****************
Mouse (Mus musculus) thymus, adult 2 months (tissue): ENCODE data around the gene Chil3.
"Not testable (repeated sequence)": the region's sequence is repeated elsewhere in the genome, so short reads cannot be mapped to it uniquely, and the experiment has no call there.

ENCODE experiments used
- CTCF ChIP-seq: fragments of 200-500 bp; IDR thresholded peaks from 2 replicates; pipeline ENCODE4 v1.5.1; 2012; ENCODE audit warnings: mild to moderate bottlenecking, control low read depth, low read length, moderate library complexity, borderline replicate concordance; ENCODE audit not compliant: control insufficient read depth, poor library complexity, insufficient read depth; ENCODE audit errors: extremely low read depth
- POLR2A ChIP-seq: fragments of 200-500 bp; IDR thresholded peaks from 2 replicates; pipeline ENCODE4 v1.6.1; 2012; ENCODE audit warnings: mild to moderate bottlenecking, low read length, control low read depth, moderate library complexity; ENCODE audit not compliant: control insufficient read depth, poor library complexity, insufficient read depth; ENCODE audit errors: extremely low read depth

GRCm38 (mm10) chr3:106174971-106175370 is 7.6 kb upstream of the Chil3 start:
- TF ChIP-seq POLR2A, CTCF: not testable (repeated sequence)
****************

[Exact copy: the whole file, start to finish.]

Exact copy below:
Mouse (Mus musculus) thymus, adult 2 months (tissue): ENCODE data around the gene Chil3.
"Not testable (repeated sequence)": the region's sequence is repeated elsewhere in the genome, so short reads cannot be mapped to it uniquely, and the experiment has no call there.

ENCODE experiments used
- CTCF ChIP-seq: fragments of 200-500 bp; IDR thresholded peaks from 2 replicates; pipeline ENCODE4 v1.5.1; 2012; ENCODE audit warnings: mild to moderate bottlenecking, control low read depth, low read length, moderate library complexity, borderline replicate concordance; ENCODE audit not compliant: control insufficient read depth, poor library complexity, insufficient read depth; ENCODE audit errors: extremely low read depth
- POLR2A ChIP-seq: fragments of 200-500 bp; IDR thresholded peaks from 2 replicates; pipeline ENCODE4 v1.6.1; 2012; ENCODE audit warnings: mild to moderate bottlenecking, low read length, control low read depth, moderate library complexity; ENCODE audit not compliant: control insufficient read depth, poor library complexity, insufficient read depth; ENCODE audit errors: extremely low read depth

GRCm38 (mm10) chr3:106174971-106175370 is 7.6 kb upstream of the Chil3 start:
- TF ChIP-seq POLR2A, CTCF: not testable (repeated sequence)